E-health partnership eases some healthcare burdens for one employer
WASHINGTON—The National Rural Electric Cooperative Association, a Virginia-based organization that represents more than 900 electric cooperatives throughout the U.S., was having a hard time engaging its employees in healthcare. The group’s membership is spread out around the country, and Walmart often was the go-to source for a number of health needs. For many members, the nearest hospital was two hours away.
That’s what prompted Jodi Fuller, NRECA’s vice president of benefits product development and management, to considering partnering with an e-health provider to get her members access to the care they need. After choosing Teladoc in 2016, Fuller put in place an “aggressive” pilot communications plan to get the word out to employees, she said recently at the National Business Group on Health Business Health Agenda in Washington. Teladoc uses telephone and videoconferencing technology to provide on-demand remote medical care via mobile devices, the internet, video and phone.
The campaign began in December 2016 with postcards that were sent to members’ homes. In January, members received an invitation to register. Emails were sent as well, but Fuller said the strongest engagement came from conversations members had with one another.
“The word of mouth in the pilot group was a really strong engagement message,” she said. “If I used Teladoc and had a good experience, I’d tell three other people. You can’t pay for that kind of communication or advertising support.”
As an incentive, the first 1,500 members to register got a soup mug (with Teladoc phone number), which was really popular, Fuller said.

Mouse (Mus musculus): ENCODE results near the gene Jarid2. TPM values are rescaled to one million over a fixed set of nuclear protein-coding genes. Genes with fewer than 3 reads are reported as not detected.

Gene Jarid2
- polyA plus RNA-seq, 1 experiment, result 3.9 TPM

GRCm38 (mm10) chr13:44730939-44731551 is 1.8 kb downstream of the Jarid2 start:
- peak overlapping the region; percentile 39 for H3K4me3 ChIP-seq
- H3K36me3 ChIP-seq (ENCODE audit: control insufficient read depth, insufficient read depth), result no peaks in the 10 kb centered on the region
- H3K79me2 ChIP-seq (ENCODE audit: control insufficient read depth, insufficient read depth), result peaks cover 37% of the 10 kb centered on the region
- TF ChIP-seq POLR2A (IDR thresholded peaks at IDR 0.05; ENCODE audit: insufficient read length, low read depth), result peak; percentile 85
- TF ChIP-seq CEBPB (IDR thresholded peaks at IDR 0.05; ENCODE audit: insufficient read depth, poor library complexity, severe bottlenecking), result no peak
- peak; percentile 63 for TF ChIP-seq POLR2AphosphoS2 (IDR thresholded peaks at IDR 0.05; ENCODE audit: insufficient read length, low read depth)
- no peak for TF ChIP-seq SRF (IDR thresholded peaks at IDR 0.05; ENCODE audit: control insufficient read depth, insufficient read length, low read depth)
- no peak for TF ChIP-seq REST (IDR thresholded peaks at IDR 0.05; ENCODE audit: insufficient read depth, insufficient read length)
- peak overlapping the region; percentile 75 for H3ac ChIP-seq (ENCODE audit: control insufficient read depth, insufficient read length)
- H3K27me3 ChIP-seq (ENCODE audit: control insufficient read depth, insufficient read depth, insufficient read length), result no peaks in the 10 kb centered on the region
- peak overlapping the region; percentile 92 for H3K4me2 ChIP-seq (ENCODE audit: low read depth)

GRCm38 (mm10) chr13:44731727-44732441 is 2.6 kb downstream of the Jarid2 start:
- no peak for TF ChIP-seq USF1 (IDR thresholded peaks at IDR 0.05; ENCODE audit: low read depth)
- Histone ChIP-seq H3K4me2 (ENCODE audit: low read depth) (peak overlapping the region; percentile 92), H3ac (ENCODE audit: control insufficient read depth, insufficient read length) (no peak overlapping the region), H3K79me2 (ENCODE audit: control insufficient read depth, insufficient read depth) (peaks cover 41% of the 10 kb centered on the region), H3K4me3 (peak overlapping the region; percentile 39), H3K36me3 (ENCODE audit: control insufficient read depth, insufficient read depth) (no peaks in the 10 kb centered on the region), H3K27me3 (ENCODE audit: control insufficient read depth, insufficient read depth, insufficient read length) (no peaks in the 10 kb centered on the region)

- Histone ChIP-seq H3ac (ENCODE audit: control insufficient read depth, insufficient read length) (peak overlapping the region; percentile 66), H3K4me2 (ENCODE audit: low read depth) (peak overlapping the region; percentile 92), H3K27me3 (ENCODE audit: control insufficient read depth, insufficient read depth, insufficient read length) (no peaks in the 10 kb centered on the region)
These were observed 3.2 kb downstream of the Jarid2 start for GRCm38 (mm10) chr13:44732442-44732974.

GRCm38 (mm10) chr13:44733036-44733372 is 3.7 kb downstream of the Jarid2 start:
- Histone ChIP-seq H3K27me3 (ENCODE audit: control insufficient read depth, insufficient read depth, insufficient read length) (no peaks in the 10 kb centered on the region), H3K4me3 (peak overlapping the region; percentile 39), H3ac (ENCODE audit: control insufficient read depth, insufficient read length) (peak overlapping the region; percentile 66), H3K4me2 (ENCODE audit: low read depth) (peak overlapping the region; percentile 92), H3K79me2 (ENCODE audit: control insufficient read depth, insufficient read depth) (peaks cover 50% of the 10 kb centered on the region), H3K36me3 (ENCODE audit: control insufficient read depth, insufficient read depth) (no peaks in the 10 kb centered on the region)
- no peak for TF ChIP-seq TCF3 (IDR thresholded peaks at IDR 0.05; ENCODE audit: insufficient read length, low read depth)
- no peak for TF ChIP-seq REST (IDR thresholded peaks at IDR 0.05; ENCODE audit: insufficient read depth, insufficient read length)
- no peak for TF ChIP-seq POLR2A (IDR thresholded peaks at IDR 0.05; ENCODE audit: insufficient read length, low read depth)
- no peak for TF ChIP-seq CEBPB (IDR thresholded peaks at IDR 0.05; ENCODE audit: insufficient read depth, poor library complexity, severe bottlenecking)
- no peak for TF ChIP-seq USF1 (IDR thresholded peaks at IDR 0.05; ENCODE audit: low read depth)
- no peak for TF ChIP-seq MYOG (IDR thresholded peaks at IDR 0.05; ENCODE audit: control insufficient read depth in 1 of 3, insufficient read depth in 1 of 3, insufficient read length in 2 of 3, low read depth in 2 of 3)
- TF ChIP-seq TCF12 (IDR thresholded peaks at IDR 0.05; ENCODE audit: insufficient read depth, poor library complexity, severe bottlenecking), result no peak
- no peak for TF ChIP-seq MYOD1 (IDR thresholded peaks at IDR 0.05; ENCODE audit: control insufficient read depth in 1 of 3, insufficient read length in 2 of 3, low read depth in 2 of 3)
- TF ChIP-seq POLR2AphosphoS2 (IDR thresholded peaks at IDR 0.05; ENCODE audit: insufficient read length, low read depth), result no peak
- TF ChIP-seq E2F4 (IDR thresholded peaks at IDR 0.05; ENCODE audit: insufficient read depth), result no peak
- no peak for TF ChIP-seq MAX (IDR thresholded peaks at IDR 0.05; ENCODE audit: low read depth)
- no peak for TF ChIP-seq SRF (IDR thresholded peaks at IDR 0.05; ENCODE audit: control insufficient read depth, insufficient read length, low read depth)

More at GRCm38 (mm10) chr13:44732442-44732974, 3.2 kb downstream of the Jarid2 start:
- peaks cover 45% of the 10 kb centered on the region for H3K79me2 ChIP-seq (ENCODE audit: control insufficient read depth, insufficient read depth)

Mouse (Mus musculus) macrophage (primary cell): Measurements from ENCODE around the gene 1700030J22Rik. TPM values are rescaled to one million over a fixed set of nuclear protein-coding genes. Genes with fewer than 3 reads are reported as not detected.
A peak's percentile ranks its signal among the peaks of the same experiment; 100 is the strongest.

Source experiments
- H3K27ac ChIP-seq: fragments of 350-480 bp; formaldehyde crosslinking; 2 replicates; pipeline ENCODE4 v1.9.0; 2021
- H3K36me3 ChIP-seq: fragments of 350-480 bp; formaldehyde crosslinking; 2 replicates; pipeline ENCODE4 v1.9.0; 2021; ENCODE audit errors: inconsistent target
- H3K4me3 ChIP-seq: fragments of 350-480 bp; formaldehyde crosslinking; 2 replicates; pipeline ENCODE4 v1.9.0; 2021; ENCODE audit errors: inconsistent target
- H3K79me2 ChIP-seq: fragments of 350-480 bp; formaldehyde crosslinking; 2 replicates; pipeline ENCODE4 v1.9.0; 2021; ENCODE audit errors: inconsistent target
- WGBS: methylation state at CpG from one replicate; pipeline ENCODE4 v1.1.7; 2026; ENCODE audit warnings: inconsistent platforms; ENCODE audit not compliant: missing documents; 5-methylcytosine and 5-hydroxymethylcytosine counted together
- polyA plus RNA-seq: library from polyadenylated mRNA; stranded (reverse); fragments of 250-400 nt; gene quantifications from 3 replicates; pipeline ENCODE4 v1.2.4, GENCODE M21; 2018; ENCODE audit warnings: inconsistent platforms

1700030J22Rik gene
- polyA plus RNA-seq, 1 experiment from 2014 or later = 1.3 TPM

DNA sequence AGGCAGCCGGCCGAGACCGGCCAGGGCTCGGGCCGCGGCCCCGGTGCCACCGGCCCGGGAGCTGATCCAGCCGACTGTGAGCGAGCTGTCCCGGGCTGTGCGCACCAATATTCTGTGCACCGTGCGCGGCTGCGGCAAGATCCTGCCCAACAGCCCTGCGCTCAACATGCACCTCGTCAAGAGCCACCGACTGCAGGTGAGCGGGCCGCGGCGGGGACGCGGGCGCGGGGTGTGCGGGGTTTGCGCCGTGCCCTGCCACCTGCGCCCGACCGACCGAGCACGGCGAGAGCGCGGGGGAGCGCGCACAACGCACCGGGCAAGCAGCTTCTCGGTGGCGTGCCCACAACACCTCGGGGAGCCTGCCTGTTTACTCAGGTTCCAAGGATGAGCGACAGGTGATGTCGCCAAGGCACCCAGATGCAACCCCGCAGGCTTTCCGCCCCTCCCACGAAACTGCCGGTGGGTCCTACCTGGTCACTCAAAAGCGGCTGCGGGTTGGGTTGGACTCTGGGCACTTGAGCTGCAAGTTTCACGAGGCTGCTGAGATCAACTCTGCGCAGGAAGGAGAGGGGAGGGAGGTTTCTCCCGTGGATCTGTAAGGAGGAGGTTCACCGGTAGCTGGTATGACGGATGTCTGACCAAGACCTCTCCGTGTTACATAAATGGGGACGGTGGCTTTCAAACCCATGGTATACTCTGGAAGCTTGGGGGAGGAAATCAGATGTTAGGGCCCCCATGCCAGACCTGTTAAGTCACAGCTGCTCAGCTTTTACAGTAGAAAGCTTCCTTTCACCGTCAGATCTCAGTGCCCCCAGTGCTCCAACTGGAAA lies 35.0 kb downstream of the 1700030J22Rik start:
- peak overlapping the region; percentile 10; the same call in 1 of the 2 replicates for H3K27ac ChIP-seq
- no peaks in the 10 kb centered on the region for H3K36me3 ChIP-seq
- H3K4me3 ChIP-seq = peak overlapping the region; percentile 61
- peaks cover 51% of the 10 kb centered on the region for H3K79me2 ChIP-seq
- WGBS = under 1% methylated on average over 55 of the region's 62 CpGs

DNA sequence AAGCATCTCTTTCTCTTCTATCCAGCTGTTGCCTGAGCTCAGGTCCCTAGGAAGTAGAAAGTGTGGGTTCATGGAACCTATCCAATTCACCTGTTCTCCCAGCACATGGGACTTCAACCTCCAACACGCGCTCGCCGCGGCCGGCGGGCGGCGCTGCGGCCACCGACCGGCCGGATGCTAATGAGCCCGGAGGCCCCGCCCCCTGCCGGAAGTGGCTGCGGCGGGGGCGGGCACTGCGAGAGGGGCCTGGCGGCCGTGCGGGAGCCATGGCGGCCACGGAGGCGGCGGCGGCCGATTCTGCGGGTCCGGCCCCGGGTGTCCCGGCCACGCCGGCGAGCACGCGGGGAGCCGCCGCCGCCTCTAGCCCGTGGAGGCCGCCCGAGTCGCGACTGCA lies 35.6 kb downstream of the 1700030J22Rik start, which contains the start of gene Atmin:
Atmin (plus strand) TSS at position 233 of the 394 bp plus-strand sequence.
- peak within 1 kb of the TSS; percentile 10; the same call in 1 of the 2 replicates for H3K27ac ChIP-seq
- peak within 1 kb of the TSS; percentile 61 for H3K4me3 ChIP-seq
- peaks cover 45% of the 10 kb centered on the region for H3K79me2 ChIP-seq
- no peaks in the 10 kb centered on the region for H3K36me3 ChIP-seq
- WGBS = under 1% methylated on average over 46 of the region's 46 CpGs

Another useful incentive to get members to utilize Teladoc was incorporating it into the association’s health plan. For members on the PPO plan, there was no deductible for using Teladoc. HDHP plan members paid $45 before the deductible when using the e-health platform.
The success data from the pilot was pretty astounding, Fuller said: For every dollar spent, NRECA saved $6. And the utilization of Teladoc was at 15%, well above the national average utilization rate of 2%-3%, she added.
This year will be the first full year of the program, Fuller said, and NRECA is optimistic. Right now the organization uses Teladoc just for urgent care needs, but the tool also has the capability to address behavioral and mental health issues.
“We’ll step gingerly; we want to see the value for our members,” she said. “For our culture, [the product being] free wasn’t the issue. And it hasn’t been yet. We have a very old-school population, and change is very hard. This was the carrot: If you just try it, we know you’ll have a good experience.”
The benefit wasn’t impacting just her rural population, she said. “Some of our locations are in urban cities, and the real issue there is around productivity.
“Instead of getting in the car and going to urgent care, employees can save time,” she said.